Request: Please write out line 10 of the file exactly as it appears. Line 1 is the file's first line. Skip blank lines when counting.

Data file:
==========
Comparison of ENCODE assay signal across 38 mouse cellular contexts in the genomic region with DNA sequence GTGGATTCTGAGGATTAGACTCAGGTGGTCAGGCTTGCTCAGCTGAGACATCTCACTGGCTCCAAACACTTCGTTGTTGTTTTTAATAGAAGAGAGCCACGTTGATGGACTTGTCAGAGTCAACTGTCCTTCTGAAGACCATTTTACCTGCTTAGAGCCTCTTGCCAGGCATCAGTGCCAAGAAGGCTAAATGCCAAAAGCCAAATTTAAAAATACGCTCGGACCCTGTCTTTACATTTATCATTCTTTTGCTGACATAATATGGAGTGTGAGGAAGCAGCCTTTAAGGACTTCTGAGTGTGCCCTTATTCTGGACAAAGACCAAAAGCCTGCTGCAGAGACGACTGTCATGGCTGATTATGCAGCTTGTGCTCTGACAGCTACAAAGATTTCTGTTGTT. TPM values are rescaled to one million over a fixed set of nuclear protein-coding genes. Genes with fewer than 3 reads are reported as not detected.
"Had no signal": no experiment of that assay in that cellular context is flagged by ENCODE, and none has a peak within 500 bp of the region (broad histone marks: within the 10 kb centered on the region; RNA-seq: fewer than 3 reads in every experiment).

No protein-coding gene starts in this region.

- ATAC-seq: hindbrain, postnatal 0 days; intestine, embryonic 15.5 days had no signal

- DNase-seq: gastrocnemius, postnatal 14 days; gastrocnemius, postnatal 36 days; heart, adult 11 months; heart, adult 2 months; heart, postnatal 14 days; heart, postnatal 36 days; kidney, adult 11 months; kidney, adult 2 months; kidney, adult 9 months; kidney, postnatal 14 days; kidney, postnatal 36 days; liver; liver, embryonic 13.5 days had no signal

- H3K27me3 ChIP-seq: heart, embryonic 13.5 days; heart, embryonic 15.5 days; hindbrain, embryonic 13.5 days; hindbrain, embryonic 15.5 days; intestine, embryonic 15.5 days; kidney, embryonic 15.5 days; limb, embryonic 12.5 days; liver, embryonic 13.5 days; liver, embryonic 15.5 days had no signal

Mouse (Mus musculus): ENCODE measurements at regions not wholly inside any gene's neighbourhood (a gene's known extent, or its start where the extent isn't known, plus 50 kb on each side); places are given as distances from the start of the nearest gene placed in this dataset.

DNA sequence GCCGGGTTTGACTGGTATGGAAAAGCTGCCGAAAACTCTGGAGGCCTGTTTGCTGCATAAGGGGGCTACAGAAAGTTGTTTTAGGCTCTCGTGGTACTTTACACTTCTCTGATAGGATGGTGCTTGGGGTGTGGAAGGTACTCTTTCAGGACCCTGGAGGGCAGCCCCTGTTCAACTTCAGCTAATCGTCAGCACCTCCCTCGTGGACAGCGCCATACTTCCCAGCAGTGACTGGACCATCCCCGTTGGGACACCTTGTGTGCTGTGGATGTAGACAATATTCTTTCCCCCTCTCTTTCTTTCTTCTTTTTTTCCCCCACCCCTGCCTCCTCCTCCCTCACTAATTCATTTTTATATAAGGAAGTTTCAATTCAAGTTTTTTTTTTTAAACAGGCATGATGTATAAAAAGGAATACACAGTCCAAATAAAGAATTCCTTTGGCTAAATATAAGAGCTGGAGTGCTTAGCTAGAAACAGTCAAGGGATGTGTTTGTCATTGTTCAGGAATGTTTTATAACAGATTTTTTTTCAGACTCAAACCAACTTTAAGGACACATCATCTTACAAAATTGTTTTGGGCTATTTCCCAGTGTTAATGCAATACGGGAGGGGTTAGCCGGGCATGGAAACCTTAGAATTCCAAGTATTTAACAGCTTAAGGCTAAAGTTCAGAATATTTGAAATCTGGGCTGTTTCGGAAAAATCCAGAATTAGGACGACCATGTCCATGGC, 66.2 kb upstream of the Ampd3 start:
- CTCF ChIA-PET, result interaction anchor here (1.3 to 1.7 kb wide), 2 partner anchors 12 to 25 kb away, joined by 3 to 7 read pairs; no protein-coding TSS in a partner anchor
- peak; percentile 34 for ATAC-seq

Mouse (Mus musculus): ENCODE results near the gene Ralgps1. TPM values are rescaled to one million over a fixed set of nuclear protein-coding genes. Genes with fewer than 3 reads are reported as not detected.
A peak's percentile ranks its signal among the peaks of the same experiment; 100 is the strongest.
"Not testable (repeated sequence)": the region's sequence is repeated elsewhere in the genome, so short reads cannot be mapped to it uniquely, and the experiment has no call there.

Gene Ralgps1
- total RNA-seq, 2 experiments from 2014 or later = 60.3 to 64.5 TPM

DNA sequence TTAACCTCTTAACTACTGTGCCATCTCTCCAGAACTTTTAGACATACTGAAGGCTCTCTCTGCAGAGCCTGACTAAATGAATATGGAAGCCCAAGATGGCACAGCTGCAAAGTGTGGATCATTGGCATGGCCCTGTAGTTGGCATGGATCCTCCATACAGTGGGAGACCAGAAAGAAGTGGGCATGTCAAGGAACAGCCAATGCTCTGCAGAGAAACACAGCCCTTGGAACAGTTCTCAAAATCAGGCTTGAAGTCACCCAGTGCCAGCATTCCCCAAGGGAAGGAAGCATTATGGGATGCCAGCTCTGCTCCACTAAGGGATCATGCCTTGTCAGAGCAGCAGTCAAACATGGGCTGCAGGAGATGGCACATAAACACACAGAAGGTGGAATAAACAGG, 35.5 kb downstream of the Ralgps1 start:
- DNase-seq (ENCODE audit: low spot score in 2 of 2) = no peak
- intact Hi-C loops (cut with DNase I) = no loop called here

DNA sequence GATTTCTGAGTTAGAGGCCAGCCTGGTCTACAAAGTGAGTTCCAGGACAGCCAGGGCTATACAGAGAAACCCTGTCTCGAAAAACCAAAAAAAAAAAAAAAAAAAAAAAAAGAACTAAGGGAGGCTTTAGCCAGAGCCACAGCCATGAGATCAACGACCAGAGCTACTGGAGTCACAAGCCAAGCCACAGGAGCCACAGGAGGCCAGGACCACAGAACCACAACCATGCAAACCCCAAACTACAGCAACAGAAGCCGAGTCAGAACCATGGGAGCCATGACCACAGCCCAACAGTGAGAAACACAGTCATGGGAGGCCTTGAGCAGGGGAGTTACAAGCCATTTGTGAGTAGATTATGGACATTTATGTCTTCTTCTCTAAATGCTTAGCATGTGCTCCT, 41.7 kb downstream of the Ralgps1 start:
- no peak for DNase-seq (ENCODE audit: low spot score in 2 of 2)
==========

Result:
- peak; percentile 34 for ATAC-seq